Along with many in society these days, we've been eating a low carb diet for the most part. Saying no to things like cake and pasta.
So about mid-way through the weeklong storm, during the incremental power outages, we decided we would make homemade fettuccine alfredo! While the power was out, Kyle made the dough as I prepped the ingredients for the cream sauce.
We invited his parents over (who recently moved just down the street), wherein his mother brought her famous chocolate sheet cake she had daringly baked while the power was on. We were "living on the edge" and making the best of it.
Because we don't have a gas stove (on the wishlist for the next house), we waited with a pot of melted snow and chicken broth and a skillet of butter and chopped garlic. Once the power came on, it was like living out an episode of Food Network's Chopped as we swung into action to make a delicious meal for 4 that was ultimately enjoyed by all with wine by candlelight.
I'll admit we are a little crazy, but not without arguing we are also good at making great memories.
In wrapping up this snowstorm sauga, I just HAVE to share one of the last, but also funniest, snippets of our Snowpocalypse adventure.
It was the day after when we had power for a steady 48 hours and receiving hopeful messages from the water supply company that restoration was just around the corner.
Kyle's parents sent a text that evening that they had running water. Even though we didn't have it yet I was thrilled to know the days of "wet wipes" and dumping pitchers of water to wash my hair were over! Worst-case-scenario, I could shower at their house.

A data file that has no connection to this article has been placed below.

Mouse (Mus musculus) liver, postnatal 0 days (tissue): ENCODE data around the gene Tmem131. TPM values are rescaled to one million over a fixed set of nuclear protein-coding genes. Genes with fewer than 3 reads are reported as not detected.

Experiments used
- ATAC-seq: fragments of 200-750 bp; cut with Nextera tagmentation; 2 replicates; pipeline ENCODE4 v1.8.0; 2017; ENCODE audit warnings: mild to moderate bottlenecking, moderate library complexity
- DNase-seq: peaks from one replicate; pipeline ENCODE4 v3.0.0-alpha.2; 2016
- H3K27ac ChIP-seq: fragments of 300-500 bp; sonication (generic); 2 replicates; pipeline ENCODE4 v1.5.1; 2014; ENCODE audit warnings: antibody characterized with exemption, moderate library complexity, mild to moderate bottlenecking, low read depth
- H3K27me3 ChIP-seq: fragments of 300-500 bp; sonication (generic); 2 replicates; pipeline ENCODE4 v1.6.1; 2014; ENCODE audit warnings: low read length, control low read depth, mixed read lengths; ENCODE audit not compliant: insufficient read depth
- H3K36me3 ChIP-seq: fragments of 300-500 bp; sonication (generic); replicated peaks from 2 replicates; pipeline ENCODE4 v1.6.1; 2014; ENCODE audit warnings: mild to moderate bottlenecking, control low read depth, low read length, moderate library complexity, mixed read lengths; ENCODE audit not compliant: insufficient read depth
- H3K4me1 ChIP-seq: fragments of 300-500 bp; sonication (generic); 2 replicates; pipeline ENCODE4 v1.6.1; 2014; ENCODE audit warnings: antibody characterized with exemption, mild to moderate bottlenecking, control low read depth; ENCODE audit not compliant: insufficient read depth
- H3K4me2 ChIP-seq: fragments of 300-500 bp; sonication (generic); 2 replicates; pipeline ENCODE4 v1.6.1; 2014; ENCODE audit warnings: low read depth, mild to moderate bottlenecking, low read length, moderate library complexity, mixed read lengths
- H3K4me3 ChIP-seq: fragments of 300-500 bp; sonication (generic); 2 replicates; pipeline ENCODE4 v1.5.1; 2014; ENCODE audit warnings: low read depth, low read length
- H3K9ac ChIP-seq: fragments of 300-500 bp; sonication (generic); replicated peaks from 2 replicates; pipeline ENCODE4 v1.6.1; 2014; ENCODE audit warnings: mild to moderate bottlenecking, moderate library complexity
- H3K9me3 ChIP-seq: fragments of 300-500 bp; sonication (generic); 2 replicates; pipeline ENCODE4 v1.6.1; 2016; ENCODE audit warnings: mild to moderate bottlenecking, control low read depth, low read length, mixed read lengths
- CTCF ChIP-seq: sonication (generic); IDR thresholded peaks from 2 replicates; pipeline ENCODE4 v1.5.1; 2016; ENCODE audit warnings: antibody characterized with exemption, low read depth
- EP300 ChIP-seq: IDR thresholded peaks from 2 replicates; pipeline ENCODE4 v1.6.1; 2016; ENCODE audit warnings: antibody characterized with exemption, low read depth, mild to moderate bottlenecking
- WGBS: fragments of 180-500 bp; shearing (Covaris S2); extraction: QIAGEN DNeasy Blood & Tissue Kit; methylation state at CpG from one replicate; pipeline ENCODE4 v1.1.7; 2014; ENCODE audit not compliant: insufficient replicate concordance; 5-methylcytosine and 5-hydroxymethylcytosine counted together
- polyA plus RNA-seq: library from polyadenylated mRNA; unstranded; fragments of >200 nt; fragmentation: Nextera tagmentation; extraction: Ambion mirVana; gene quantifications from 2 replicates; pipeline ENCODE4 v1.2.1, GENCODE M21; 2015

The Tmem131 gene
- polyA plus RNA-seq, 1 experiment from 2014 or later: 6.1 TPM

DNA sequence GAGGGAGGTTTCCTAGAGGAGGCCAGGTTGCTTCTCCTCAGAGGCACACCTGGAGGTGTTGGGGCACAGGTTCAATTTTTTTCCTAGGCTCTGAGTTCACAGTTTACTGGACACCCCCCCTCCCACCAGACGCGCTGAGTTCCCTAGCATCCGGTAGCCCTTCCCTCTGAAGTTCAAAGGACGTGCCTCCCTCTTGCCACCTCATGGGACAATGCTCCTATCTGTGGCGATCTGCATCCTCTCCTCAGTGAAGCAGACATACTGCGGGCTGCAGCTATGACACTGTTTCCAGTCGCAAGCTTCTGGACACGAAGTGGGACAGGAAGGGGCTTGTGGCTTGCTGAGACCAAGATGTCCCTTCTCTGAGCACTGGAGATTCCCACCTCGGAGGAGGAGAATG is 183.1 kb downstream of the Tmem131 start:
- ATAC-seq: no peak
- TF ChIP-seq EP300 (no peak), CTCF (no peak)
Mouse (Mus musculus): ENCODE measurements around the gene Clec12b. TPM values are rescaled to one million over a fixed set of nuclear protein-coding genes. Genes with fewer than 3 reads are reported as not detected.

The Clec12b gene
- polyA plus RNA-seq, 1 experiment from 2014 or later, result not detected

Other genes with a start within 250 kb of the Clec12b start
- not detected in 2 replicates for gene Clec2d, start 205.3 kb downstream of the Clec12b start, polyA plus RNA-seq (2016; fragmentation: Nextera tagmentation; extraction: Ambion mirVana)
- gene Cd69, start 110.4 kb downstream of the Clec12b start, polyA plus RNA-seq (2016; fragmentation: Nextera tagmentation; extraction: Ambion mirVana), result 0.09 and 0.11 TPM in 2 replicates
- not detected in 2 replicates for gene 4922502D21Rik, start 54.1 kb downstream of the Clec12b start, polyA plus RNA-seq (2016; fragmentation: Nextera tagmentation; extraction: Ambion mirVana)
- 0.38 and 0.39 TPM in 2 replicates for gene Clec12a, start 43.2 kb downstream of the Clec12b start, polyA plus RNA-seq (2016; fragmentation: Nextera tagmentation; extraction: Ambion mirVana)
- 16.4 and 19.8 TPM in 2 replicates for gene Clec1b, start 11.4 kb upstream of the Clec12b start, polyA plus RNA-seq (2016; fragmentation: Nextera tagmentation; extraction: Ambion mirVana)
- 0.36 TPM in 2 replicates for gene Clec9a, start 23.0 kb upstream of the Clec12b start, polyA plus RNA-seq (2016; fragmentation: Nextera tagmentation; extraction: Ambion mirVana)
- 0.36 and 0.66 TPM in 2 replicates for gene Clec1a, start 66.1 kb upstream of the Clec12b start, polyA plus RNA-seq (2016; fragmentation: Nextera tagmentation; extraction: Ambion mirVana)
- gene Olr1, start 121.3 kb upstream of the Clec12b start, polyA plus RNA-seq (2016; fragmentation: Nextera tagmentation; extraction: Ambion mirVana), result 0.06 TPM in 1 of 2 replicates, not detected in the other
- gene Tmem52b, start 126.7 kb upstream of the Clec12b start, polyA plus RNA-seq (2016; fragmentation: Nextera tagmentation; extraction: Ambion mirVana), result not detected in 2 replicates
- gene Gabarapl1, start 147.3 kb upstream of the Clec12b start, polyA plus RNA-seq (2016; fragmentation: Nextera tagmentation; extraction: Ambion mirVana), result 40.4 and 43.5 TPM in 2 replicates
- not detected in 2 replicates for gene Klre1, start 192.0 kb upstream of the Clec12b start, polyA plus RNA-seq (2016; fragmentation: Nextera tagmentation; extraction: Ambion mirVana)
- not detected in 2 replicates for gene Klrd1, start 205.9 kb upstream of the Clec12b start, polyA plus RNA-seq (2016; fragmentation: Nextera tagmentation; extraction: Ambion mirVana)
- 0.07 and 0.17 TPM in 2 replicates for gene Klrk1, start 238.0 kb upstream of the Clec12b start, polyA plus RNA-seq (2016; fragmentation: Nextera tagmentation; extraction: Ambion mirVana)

Although Kyle checked for leaks earlier, we woke to realize one of the main lines was busted!
And because being unable to buy toilet paper during the pandemic, firewood during the snowstorm and groceries during both was not enough... there was now a PVC pipe shortage! Home Depot, sold out. Lowe's, no pipe. Hardware stores, nope. Local plumbers, nothing.
Not only am I married to a hard-working, resourceful and positive problem-solving husband, he's also got "the luck of the Irish." Fun fact: Rainey as a last name evolved from O'Rainey in Ireland.
But anyway, Kyle nevertheless sets out for the handful of pipe and fittings we need and this is when the good Lord shines his face on us and put him in the right place at the right time! He stopped at a gas station where there happened to be a landscape man who happened to have a trailer of pipe that just happened to be exactly the pieces we needed! I would deny it was an angel if the gentleman hadn't refused to let Kyle pay for it!
He brings it home, finds some leftover PVC glue and dried out primer and then proceeds to ask if I have nail polish. I oblige and we head under the house. "Praying hands emoji" that the break was where we could get to it - it was! Long story short, I can now add Plumbing to my resume as I assisted Kyle, but also cut, primed and glued pipe myself! We were down to the last piece needing to be glued only to realize, we had made one of the cuts too short and it wouldn't reach the other connection. We had. No. More. Pipe.